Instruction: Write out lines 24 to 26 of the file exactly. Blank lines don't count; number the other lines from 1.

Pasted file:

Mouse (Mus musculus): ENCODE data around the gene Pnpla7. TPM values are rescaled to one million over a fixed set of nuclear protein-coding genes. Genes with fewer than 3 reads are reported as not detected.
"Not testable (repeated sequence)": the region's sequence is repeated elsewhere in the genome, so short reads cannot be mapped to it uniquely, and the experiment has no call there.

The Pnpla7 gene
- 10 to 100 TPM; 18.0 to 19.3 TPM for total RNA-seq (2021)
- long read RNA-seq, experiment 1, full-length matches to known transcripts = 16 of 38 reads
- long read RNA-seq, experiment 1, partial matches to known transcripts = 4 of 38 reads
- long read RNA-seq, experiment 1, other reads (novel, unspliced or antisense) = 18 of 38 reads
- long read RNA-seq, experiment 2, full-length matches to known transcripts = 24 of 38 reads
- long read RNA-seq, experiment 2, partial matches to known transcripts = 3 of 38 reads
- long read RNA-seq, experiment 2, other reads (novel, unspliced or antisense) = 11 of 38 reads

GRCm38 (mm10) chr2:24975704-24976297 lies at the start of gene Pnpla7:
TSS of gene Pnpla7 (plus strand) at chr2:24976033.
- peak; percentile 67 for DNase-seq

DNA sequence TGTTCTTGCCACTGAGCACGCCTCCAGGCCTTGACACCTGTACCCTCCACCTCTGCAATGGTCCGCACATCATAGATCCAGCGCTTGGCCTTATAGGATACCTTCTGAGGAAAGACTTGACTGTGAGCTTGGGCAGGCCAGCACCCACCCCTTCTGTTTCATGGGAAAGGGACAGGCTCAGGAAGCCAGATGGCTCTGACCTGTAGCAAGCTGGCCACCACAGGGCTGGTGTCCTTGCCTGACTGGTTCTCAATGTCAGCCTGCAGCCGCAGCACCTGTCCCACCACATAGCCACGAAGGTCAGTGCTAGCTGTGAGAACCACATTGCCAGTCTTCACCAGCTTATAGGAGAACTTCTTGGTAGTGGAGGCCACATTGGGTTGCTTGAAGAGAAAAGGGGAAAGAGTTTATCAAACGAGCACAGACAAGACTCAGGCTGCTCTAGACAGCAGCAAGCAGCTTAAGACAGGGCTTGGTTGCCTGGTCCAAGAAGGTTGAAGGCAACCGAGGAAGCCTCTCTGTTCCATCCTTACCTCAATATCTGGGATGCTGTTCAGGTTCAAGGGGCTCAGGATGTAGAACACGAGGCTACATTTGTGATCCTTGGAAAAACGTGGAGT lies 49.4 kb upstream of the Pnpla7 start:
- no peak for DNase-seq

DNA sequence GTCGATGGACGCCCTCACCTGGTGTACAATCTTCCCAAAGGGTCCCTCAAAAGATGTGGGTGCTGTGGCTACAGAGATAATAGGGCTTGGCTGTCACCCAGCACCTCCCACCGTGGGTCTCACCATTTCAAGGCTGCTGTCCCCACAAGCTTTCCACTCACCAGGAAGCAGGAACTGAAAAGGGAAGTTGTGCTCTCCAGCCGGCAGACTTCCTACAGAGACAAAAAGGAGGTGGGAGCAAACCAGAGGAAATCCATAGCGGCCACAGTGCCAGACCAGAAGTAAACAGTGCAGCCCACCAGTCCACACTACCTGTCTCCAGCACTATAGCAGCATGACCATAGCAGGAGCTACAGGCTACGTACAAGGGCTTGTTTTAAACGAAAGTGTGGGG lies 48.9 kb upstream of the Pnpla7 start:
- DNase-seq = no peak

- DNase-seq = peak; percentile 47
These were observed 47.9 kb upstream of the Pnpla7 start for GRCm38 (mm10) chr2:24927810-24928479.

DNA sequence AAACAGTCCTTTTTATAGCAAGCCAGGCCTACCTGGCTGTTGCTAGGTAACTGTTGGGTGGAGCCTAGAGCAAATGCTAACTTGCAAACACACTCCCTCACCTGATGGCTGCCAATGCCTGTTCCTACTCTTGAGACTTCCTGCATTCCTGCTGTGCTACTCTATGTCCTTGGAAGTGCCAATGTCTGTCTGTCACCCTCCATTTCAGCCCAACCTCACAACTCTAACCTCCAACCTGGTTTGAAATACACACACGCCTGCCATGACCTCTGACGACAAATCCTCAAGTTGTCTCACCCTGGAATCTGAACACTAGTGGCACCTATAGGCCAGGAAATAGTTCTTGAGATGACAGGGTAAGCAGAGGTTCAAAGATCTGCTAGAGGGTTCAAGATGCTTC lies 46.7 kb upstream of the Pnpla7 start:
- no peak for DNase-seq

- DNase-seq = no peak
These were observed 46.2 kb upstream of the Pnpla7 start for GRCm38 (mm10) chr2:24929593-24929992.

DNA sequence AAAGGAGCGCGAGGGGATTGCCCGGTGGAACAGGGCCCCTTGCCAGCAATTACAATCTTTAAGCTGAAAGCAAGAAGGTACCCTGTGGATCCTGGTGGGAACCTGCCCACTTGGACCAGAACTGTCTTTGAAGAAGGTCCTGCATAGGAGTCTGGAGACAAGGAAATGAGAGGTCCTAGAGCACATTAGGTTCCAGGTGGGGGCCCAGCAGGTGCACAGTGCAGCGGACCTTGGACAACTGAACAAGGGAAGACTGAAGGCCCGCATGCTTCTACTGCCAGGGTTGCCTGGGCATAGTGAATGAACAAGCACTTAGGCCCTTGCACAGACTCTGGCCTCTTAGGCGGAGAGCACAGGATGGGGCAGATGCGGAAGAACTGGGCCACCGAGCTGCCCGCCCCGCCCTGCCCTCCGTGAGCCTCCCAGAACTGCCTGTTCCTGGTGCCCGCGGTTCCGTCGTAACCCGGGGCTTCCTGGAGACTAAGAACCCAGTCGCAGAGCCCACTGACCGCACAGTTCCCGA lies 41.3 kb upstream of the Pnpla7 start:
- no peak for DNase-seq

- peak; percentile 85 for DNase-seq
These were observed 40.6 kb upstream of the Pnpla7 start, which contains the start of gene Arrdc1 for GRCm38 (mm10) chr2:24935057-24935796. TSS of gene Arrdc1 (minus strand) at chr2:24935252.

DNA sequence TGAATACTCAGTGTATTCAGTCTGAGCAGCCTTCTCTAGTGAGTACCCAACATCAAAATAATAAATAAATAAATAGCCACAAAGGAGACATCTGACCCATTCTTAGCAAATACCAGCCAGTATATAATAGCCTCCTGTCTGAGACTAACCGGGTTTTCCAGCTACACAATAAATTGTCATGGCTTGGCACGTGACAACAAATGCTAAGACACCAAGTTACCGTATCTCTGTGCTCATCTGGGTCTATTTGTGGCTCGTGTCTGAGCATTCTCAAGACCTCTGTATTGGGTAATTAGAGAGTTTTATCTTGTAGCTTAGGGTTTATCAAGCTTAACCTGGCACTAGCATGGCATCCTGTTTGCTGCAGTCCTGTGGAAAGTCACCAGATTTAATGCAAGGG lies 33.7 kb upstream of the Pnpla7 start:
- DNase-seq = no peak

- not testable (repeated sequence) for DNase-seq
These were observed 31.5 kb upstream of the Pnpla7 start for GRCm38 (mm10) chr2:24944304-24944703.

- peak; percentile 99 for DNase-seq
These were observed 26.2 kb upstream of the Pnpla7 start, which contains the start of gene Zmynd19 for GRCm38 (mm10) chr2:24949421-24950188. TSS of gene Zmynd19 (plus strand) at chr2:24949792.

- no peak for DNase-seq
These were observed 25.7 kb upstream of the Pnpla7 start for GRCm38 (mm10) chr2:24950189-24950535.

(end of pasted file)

DNA sequence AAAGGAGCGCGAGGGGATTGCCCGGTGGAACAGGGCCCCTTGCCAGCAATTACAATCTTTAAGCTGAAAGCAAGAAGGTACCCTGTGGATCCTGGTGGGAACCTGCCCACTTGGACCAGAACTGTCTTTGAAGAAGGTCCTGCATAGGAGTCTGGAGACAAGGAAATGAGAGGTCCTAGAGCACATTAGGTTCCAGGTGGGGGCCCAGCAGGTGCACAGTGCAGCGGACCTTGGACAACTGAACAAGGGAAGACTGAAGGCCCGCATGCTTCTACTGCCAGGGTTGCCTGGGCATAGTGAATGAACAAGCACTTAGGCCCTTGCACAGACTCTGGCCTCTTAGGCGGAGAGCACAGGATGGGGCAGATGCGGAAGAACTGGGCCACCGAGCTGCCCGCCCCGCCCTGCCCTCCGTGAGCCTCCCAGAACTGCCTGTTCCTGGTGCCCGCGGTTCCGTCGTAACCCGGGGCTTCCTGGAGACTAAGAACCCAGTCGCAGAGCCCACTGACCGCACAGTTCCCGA lies 41.3 kb upstream of the Pnpla7 start:
- no peak for DNase-seq

- peak; percentile 85 for DNase-seq